In 1994 the largest capital city in Australia was Sydney with a population of 3.7 million. Melbourne was the next largest with 3.2 million. 39% of Australia's total population lived in Sydney or Melbourne. Brisbane, Adelaide and Perth all had populations over one million.

The proportion of the state population living in state capitals varied according to the city. 41% of Tasmanians lived in Hobart, whereas South Australia, Western Australia and Victoria had high proportions (72-73%) of their populations living in their capital cities.

While a large proportion of Australia's population lives in capital cities these cities still have relatively small populations compared to other cities in the world. In 1994 Tokyo was the largest city in the world with 26.5 million people, more than the entire population of Australia. New York was the second most populous city, and the largest in the United States of America. It had a population similar in size to all of Australia (16.3 million)2. Sydney has a similar population to Frankfurt in Germany and some of the smaller cities in the United States such as Detroit and Dallas. Sydney is currently ranked 57th of all cities in the world in terms of population size.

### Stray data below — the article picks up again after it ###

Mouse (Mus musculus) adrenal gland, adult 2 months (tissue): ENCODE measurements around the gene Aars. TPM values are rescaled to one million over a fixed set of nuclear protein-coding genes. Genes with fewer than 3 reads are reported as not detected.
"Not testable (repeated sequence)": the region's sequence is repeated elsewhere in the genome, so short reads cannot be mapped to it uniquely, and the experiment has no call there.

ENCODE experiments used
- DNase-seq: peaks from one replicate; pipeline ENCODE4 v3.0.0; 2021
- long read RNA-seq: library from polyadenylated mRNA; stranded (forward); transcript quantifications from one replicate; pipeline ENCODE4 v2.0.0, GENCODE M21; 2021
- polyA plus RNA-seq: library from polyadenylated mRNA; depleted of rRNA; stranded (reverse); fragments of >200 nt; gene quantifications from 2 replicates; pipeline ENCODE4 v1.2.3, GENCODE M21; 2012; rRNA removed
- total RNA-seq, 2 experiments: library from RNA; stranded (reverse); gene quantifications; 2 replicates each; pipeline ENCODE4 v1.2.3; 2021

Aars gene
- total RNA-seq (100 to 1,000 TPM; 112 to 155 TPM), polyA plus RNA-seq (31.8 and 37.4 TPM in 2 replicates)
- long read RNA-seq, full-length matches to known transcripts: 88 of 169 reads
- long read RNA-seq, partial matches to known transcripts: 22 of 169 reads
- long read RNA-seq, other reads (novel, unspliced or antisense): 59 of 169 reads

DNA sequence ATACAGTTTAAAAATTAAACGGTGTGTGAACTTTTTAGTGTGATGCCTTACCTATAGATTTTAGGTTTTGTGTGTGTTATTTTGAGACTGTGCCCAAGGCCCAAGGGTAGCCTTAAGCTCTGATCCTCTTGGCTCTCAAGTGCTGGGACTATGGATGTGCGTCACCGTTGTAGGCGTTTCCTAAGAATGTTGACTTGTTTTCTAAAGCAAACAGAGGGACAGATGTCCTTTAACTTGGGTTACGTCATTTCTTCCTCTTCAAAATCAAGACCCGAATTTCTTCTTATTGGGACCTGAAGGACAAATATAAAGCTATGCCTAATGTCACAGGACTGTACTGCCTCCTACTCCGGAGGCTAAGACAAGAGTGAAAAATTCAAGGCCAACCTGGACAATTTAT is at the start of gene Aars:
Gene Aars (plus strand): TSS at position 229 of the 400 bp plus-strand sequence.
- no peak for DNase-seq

POPULATIONS OF CAPITAL CITIES AT 30 JUNE

1986
1994


Capital cities
Population
% of state
Population
% of state
'000
%
'000
%

Sydney
3,471.6
62.8
3,736.7
61.8
Melbourne
2,967.8
71.3
3,197.8
71.5
Brisbane
1,217.3
46.4
1,454.4
45.5
Perth
1,050.1
72.0
1,238.8
72.8
Adelaide
1,003.5
72.6
1,076.1
73.2
Hobart
182.1
40.8
194.2
41.1
Darwin
75.4
48.8
78.1
45.6
Canberra
257.9
99.6
300.5
99.9
All capital cities
10,225.6
63.8
11,276.6
63.2
Australia
16,018.4
. .
17,838.4
. .

Source: Estimated Resident Population (unpublished data)


Growth of capital cities
Within the capital cities, population growth has been uneven. The populations of some inner suburbs have declined as the people living there have aged and died, and their children have grown up and left. Meanwhile, the populations of other inner suburbs have grown due to urban renewal. Many outer suburbs have grown due to an influx of younger families to these areas.